I should probably backtrack by explaining why I like nuclear, and why nuclear matters to me. When I was young my uncle, who is a nuclear engineer, exposed me to the world of nuclear energy. He worked at Zion Nuclear Power Station in Zion, Ill. until it was decommissioned in the late ’90s. Unlike some kids who thought that nuclear power plants were like the negative image that The Simpsons portrayed, I knew from a young age that it was nothing like that and the plants were safe with highly skilled workers.

    Statistically, the more a person knows about nuclear power, the more likely they are to support it. I support nuclear energy because I believe in it. There is no other source of energy that can provide baseload power any time of day in any weather with no emissions. I think we must expand nuclear in this country because it is the only real way to make a huge impact in cutting carbon emissions.

    In my role at NEI, I support our governmental affairs team. I organize meetings for committees made up of other companies that are involved with nuclear power, I help coordinate events for DC’s chapter of U.S. Women in Nuclear and I also help all of our team members find the research and materials that they need to be effective lobbyists. On Capitol Hill, there is a constant battle for funding for research and construction and making sure that legislation benefits, not impedes, the nuclear utilities and suppliers.

    So, how would I innovate in nuclear? I want to leverage my passion for this industry to influence views on Capitol Hill of what nuclear power facilities are like (clean, safe, efficient) and the way that our government views the role of nuclear in its energy portfolio (largest clean air source the nation has). I advocate for the expansion of nuclear programs and projects. I want a nuclear renaissance. It all starts by me getting my foot in the door and learning as much as I possibly can about energy policy in America. I may not be able to directly influence decisions today that will affect policy, but the hard work my NEI and industry colleagues and I are doing now will help us advance nuclear energy's future.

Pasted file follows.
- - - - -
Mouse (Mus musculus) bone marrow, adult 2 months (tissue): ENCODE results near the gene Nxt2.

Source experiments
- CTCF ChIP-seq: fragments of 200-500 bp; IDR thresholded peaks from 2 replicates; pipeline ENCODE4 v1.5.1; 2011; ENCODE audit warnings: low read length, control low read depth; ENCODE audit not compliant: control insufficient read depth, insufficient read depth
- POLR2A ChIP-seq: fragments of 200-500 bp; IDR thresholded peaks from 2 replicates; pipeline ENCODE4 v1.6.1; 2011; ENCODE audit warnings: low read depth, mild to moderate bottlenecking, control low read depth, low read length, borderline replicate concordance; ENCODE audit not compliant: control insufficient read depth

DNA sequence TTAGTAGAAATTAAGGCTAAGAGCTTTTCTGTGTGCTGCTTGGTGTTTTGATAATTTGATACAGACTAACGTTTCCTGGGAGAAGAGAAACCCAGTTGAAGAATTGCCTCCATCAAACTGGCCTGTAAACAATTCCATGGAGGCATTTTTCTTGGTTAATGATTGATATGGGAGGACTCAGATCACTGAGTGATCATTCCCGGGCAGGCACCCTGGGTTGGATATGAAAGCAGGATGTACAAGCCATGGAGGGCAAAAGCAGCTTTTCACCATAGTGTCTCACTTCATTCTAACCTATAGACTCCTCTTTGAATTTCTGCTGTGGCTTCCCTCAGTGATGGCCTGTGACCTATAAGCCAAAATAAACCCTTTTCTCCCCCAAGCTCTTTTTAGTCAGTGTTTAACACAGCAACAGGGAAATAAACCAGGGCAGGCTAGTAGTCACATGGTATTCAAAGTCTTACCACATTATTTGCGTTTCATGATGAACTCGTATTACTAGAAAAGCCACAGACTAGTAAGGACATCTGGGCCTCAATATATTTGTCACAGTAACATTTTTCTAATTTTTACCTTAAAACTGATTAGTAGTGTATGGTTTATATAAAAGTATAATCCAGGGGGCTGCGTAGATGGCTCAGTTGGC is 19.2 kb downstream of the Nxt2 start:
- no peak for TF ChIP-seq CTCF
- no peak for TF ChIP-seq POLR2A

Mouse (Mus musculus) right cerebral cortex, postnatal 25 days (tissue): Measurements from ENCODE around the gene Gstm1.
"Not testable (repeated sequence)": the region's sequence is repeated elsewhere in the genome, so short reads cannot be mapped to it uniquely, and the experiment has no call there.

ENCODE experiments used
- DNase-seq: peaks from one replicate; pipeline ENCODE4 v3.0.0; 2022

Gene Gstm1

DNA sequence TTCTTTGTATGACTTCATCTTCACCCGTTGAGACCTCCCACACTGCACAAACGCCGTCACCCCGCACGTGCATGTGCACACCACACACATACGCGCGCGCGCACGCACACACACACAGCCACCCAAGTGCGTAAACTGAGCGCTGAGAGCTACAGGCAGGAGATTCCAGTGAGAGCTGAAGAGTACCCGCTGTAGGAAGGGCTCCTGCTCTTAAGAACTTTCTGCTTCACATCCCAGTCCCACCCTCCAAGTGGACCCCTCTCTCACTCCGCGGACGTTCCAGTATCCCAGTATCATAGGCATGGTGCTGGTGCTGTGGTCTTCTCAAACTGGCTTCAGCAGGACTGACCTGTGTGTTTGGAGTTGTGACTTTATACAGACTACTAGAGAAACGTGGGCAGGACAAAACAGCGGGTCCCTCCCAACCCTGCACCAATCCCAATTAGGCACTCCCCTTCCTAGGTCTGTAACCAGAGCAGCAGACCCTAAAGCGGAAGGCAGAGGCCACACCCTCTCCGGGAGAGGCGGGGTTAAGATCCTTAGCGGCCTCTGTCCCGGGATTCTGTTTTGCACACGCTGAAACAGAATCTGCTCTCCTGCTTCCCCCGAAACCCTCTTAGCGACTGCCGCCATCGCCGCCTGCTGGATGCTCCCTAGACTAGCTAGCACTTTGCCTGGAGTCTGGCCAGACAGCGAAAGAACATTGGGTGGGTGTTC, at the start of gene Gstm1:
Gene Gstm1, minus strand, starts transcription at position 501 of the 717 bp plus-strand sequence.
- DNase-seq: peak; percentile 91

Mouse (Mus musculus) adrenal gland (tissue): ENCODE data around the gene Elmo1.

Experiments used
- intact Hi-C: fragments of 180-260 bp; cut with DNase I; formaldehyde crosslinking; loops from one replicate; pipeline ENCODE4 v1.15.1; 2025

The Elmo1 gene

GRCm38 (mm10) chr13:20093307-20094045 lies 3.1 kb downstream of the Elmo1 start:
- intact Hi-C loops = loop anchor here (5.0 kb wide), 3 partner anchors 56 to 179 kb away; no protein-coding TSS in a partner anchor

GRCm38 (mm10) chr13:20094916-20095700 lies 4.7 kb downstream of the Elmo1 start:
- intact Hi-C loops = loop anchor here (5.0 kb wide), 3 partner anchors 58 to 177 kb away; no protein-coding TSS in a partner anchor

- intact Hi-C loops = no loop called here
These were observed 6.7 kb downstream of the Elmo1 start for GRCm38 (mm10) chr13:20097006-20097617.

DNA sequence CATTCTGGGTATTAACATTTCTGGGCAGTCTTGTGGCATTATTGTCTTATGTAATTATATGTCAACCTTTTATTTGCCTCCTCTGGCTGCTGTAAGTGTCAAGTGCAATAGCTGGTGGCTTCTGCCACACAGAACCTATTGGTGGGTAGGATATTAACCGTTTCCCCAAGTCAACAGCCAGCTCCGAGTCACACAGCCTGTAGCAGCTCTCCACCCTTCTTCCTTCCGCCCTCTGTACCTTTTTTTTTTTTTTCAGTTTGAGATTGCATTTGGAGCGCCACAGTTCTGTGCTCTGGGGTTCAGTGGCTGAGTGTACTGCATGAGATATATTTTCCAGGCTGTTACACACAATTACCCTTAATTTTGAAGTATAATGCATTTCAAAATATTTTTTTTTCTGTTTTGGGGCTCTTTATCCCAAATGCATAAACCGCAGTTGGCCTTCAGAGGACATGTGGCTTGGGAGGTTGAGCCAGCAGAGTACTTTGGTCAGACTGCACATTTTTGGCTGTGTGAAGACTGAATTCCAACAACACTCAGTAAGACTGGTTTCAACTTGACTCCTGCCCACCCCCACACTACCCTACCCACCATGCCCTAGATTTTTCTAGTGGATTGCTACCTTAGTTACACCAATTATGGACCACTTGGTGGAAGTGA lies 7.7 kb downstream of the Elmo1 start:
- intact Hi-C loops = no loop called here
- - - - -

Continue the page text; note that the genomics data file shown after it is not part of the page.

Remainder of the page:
Friday, August 15, 2014

    Nuclear Technology’s Trail Out of the Valley of Death

    When Bill Gates became Chairman of the Board of TerraPower a few years ago, the potential role of angels and venture capital to push energy technology forward became more apparent. Gates became involved with TerraPower because

    of his belief that nuclear energy will play a key role in addressing the imperative to move to low-carbon or zero-carbon energy. Because energy is a critical element in global development, he has personally supported numerous businesses working to develop safe, affordable and environmentally-friendly sources of electricity. He is an advocate for dramatic increases in government spending on energy research and is a founding member of the American Energy Innovation Council.

    Another Microsoft veteran, Nathan Myrhvold, is TerraPower’s Vice Chairman of the Board, so perhaps collegiality and friendship also play a part. In any event, they have helped TerraPower move forward.

    Gates would be classified as an angel, an individual who materially contributes to startup projects. Venture capital played a part, too, with Charles River Ventures and Khosla Ventures working with TerraPower.

    In startups, most definitely including technology startups, there is much discussion of the so-called “valley of death.” Forbes’ Martin Zwilling describes it thusly:

    The “valley of death” is a common term in the startup world, referring to the difficulty of covering the negative cash flow in the early stages of a startup, before their new product or service is bringing in revenue from real customers. 

    Zwilling continues:

    According to a Gompers and Lerner study, the challenge is very real, with 90% of new ventures that don’t attract investors failing within the first three years. The problem is that professional investors (Angels and Venture Capital) want a proven business model before they invest, ready to scale, rather than the more risky research and development efforts.

    Zwilling is offering advice to small entrepreneurs – and mostly steering them away from venture capital as antithetical to riskier new projects. That would seem to leave technology projects in the valley.